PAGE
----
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A no-fault state is one that does not require proof of fault to determine the end result. Perhaps the two most common examples of no-fault law include no-fault insurance and no-fault divorce. Citizens of no-fault countries, states, and provinces argue there are pros and cons to these laws, but ultimately the advantages and disadvantages depend on each individual situation.
In terms of insurance, no-fault insurance policies are most common among automobile insurance providers. If a person has a no-fault auto insurance policy, it means that his own insurance company will compensate his losses, regardless of who or what party was at fault for the accident. Going further, his insurance company will also compensate his passengers.
Several countries encompass no-fault insurance policies, including the United States, Canada, and Australia. Typically, whether or not a state or province within a country or region has no-fault insurance laws is left to the discretion of that state or province. For example, in the United States, New York, Florida, and Oregon are no-fault states while Virginia, California, and Texas are not. Some states or provinces, like Kentucky and Pennsylvania, offer policyholders the option to choose whether they want no-fault insurance or a traditional insurance policy. Of course, each no-fault state or province also outlines its own requirements regarding no-fault insurance, such as how much each policyholder is obligated to purchase.
When it comes to divorce law, a no-fault state is one that does not require proof of fault of either party for a marriage to be dissolved. In other words, one person in the marriage can file for divorce without having to provide any evidence that the other person committed a breach of the marriage contract. A no-fault divorce is similar to no-fault insurance in that no one has to prove fault, but the outcome typically doesn’t result in compensation.
Several countries throughout the world offer some form of no-fault divorce, including the United States, Canada, and Russia. Naturally, the details of this divorce law vary by country and even state and region. For example, in Australia, the married couple must first be separated for 12 months. In Sweden, the couple must spend a contemplation period of between six and 12 months if there are children younger than 16 involved. Similar to no-fault insurance laws, no-fault divorce laws can be left to the discretion of the no-fault state or province.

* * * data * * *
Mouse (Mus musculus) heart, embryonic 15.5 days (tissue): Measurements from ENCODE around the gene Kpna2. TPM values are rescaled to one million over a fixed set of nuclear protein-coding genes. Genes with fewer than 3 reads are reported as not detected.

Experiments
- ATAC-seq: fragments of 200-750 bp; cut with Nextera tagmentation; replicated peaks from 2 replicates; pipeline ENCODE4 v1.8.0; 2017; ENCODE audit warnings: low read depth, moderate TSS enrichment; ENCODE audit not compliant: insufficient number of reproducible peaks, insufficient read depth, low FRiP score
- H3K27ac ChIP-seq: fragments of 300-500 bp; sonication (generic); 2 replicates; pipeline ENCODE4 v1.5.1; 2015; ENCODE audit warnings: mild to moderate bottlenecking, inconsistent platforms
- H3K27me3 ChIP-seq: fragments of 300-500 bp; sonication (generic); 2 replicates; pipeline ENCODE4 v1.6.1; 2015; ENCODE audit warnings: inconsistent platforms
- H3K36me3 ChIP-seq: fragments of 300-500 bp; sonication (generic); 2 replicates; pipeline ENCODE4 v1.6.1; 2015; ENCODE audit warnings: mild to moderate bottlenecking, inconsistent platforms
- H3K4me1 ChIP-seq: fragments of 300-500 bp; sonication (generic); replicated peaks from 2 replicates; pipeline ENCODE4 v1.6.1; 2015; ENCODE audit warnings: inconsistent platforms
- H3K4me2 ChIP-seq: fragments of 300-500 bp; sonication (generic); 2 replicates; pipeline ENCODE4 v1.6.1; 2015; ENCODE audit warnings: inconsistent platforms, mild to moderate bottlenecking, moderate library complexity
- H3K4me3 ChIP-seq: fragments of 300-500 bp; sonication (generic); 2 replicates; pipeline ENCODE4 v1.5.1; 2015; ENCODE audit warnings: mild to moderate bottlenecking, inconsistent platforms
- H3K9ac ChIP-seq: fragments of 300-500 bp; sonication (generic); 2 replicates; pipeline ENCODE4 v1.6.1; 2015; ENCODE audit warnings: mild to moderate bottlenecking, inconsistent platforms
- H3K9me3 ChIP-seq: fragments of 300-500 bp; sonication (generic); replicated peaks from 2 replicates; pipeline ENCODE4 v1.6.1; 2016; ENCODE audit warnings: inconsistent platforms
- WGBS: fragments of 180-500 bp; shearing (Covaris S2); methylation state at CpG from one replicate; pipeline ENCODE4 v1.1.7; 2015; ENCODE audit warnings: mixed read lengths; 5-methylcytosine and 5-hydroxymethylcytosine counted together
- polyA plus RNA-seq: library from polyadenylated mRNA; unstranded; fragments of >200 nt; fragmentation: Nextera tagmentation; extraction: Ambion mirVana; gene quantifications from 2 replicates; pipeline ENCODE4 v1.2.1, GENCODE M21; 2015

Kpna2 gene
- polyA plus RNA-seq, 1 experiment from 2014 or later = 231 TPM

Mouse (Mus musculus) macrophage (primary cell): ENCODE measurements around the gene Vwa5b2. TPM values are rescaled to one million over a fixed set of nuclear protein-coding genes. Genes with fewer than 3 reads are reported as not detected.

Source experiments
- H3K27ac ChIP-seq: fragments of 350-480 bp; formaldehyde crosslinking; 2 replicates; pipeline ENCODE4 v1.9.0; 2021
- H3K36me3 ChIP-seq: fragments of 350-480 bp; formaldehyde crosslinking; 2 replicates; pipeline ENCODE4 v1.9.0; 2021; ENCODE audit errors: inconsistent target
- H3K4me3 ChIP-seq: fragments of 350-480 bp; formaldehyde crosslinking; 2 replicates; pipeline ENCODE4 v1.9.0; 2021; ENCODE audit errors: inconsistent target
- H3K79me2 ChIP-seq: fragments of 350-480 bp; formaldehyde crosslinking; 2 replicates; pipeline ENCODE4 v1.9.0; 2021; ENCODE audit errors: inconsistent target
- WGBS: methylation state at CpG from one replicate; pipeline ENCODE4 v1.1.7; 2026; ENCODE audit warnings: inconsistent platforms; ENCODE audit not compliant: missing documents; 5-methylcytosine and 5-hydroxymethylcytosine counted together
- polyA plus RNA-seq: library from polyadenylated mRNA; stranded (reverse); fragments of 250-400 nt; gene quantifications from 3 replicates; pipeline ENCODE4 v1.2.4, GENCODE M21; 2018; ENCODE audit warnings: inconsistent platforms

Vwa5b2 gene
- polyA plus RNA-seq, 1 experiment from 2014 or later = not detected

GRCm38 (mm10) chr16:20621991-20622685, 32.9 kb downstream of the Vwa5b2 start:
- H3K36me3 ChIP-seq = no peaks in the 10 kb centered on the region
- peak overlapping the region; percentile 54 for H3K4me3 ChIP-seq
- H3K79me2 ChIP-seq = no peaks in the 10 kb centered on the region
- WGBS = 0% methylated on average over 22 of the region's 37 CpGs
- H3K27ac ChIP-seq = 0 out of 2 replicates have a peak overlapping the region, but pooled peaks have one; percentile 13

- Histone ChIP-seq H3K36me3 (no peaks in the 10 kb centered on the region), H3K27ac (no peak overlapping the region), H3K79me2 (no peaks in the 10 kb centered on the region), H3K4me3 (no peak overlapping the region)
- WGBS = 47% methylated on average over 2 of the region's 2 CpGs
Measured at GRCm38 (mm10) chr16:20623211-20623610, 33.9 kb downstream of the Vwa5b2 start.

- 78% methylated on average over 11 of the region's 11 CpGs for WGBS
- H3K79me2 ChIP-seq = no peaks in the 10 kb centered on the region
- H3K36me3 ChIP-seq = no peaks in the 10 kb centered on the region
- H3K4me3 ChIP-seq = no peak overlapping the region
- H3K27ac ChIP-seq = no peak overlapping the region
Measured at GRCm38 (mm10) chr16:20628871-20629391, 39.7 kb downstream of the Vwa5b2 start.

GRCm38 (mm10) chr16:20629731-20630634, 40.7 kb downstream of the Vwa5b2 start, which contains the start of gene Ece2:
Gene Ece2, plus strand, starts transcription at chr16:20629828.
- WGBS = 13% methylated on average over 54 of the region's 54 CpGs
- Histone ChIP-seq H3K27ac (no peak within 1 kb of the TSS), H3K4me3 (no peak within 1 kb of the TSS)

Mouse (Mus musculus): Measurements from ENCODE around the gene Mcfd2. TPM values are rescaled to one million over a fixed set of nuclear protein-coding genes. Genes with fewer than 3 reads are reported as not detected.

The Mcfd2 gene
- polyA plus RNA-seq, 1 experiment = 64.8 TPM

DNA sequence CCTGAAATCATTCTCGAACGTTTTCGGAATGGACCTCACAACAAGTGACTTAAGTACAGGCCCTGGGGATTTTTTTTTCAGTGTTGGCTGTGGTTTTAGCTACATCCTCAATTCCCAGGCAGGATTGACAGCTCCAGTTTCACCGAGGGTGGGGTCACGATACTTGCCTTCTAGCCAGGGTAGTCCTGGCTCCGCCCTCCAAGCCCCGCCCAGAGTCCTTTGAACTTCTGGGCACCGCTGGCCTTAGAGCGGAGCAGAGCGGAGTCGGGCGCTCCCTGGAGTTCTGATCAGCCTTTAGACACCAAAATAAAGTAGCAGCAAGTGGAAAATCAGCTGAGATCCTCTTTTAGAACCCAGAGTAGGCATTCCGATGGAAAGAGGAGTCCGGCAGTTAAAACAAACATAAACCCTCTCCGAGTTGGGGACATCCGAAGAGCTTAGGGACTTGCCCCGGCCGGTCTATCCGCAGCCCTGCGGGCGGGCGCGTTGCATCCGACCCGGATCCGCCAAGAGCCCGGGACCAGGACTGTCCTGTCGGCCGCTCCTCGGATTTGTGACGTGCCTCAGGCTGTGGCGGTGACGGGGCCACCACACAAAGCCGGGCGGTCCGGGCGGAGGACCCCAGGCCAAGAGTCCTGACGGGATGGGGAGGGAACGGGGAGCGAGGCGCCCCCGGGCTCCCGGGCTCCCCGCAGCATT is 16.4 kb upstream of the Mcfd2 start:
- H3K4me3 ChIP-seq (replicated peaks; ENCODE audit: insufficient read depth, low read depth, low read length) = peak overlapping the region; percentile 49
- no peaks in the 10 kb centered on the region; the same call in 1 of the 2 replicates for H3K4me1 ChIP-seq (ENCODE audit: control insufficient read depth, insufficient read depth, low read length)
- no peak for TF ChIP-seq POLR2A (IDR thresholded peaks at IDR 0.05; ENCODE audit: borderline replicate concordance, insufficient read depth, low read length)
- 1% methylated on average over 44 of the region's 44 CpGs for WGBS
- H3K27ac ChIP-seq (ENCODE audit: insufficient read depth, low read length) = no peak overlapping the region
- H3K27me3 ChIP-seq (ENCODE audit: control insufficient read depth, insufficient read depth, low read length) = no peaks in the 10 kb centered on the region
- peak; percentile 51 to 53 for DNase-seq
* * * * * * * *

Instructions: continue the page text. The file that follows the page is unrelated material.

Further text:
Every no-fault situation has its pros and cons, depending on the exact circumstances and the parties involved. For example, many people argue a pro to no-fault insurance is that the injured parties are guaranteed compensation, while a con is that those same parties are usually restricted from seeking additional compensation through civil court. This means if the compensation provided according to requirements of the no-fault state is not enough to cover the damages, the injured party cannot seek additional compensation. The same is true of many no-fault divorce laws. As long as certain requirements are met, a divorce is granted, but under the terms of that no-fault divorce each party’s right to legal defense becomes limited.
In a way, I'm glad my ex-wife and I lived in a no fault divorce state. I'm the one who pursued the divorce after I discovered she'd been having an affair at work, but I really didn't want to put that down as my reason for the divorce. We had a child, and I didn't want her to find out why mommy and daddy couldn't live in the same house anymore.
Since we were in a no fault state, we just had to file the paperwork for a legal divorce. It wasn't an easy process, but at least we could keep her indiscretions a secret. We settled for joint custody of our child, and I agreed to pay her some support money until she could find new employment.
When I had a minor car accident a few years ago, I wished I had lived in a no fault insurance state. The accident itself was clearly caused by the other driver running a red light, but the officer who worked the scene wrote it up as my fault. I think it was because I didn't answer "Green" fast enough when he asked me what color my light was. I said I wasn't sure, because I was still in shock from the collision.
I found out later that the other driver was already in legal trouble for firing a gun into an occupied vehicle, and I suspect the officer knew that. Instead of assigning fault to the other driver
, the officer assigned fault to the driver with the better insurance coverage. I was hoping that my insurance company would pay for my repairs and the other driver's insurance would pay for his. It didn't work out that way. My insurance company paid for both cars, and totaled mine out.
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